Deutsche Bank employees were seen leaving its London offices on Monday after the German lender announced its intent to cut 18,000 jobs by 2022 in a sweeping overhaul of its global business.
A number of visibly disgruntled employees were seen leaving, some with A4 envelopes, while a source with knowledge of the matter confirmed to CNBC that people were being asked on Monday morning to gather their belongings and leave the premises.
The cuts are focused in the closure of the bank’s global equities sales and trading business in a bid to improve profitability, and are part of an effort to reduce global headcount to around 74,000 and cut adjusted costs by a quarter to 17 billion euros ($19.08 billion). Deutsche Bank employs around 7,000 people in London out of the 7,990 across the U.K., having first opened in the capital in 1873.
The bank has not disclosed a regional breakdown of the job cuts, but both London and New York are hubs for its investment bank’s trading operations and may therefore bear the brunt.
One employee outside the building on Monday morning described happenings inside as “elaborate and complicated.”
Meanwhile, several sources told CNBC that some employees, across London and New York offices, received an email at midnight for an 8AM “meeting invite” that was to take place on Monday morning. Many employees had also cleared out their desks last week in anticipation of their roles being made redundant, a source told CNBC.
Along with the job cuts, the bank also plans to create a 74 billion euro “bad bank”. Along with investment banking chief Garth Ritchie, whose departure was announced Friday but who will advise the board until November, fellow board members Sylvie Matherat and Frank Strauss will leave the bank as of July 31.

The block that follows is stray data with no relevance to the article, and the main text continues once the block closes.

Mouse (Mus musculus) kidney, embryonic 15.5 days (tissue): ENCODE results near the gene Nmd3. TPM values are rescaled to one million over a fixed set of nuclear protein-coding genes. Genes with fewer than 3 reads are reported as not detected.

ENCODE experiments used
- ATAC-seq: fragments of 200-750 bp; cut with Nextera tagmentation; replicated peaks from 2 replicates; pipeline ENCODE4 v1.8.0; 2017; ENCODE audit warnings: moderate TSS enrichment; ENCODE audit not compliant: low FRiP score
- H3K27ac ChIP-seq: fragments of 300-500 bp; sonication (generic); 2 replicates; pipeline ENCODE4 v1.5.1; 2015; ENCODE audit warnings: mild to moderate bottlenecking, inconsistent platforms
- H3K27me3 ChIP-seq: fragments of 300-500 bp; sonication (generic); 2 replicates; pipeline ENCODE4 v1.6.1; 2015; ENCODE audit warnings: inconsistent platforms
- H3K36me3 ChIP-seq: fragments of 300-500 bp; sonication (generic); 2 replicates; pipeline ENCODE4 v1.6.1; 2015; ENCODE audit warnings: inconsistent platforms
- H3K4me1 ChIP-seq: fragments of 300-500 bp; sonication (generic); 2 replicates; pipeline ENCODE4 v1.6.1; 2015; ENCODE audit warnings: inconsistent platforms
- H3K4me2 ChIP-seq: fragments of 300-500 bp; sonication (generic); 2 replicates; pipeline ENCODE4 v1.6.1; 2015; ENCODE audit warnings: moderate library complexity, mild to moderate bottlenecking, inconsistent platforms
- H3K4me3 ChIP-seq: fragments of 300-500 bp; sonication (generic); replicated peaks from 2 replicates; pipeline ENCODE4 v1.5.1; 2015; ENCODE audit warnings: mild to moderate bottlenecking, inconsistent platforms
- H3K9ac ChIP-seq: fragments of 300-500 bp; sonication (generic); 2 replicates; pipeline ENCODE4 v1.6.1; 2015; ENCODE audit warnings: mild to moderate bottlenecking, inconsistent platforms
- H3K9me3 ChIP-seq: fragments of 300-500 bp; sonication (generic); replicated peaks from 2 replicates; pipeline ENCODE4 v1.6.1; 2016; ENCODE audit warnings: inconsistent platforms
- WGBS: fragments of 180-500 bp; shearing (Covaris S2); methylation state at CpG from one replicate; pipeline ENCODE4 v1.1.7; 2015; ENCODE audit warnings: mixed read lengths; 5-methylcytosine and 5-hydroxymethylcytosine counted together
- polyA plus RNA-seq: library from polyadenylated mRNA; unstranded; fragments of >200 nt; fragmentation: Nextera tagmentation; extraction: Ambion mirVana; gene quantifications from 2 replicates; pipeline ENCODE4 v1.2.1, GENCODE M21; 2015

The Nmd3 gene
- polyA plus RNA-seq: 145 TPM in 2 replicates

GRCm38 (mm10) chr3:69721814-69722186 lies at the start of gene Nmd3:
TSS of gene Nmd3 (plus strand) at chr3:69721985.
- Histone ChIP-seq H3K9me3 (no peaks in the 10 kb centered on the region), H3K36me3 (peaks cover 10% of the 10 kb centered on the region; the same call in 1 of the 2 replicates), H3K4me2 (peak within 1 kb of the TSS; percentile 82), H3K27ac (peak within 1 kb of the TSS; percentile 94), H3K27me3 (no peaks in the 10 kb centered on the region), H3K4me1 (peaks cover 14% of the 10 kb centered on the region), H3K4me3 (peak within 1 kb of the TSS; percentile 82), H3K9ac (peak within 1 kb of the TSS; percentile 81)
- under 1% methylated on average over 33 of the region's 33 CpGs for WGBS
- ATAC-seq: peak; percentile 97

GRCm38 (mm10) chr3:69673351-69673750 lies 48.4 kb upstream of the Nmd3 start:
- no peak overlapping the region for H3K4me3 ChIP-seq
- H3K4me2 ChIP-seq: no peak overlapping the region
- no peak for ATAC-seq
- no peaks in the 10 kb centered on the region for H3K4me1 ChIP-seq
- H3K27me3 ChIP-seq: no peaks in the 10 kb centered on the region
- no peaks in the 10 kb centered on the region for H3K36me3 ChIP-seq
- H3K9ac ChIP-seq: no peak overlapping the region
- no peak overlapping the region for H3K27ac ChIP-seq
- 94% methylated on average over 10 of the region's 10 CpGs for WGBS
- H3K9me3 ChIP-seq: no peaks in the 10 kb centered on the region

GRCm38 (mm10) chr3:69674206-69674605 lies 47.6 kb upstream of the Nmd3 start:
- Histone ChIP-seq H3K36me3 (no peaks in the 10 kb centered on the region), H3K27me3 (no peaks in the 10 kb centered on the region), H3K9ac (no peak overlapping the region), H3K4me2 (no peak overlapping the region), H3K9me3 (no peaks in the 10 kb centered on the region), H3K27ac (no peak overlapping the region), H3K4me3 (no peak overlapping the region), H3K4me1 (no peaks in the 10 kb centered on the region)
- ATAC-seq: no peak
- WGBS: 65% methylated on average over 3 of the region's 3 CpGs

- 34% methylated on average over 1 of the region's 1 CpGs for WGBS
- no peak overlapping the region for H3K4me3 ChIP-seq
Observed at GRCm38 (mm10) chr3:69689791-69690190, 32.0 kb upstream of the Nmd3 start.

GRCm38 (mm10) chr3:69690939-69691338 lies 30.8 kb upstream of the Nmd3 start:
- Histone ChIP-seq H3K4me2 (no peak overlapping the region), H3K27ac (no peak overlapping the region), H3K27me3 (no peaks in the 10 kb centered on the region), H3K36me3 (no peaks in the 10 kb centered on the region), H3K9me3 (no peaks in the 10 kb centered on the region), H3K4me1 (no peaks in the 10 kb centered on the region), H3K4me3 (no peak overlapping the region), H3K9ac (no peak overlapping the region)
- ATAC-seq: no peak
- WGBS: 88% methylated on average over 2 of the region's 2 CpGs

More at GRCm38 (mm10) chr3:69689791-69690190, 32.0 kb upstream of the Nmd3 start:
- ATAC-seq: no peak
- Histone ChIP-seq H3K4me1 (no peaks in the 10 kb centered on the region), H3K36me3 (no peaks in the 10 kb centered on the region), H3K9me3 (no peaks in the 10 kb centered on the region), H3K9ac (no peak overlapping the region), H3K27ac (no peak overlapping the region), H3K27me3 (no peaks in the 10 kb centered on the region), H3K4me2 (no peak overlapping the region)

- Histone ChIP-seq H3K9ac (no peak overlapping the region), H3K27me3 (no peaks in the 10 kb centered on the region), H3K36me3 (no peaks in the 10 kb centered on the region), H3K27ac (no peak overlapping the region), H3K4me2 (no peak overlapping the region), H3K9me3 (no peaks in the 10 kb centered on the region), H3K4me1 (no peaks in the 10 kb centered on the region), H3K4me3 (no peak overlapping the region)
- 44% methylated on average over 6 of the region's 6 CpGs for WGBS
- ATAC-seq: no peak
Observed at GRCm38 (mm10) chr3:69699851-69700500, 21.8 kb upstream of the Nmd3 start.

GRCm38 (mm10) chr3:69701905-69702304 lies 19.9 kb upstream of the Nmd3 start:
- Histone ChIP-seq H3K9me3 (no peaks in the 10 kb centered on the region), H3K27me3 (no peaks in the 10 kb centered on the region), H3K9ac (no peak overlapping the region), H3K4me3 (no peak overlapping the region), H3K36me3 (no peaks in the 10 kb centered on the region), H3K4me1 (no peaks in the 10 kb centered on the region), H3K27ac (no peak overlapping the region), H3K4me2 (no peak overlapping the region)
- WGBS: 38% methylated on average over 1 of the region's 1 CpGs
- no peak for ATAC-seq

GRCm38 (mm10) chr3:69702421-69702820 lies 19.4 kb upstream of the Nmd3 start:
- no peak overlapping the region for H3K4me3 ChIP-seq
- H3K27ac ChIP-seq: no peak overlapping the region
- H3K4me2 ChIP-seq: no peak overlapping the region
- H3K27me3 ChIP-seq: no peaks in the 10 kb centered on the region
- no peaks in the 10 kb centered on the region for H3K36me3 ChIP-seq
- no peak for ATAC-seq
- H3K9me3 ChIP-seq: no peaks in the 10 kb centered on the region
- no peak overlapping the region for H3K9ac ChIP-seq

A Deutsche Bank spokesperson said the overhaul was a bid to “focus our resources on businesses where clients need us most.”
“We are setting up a dedicated corporate bank specializing in the financing and treasury products the world’s companies need to support trade and investment around the globe. Deutsche Bank will remain an international bank,” the spokesperson said on Monday.
“We will retain a significant presence here and remain a close partner to our UK clients and to international institutions that want to access the London market. We regret that the changes we are making will affect some of our colleagues and we will do everything we can to support them.”
Deutsche’s share price was down 6.3% in afternoon trade following an early rally, as analysts met the bank’s grand restructuring plan with a degree of skepticism.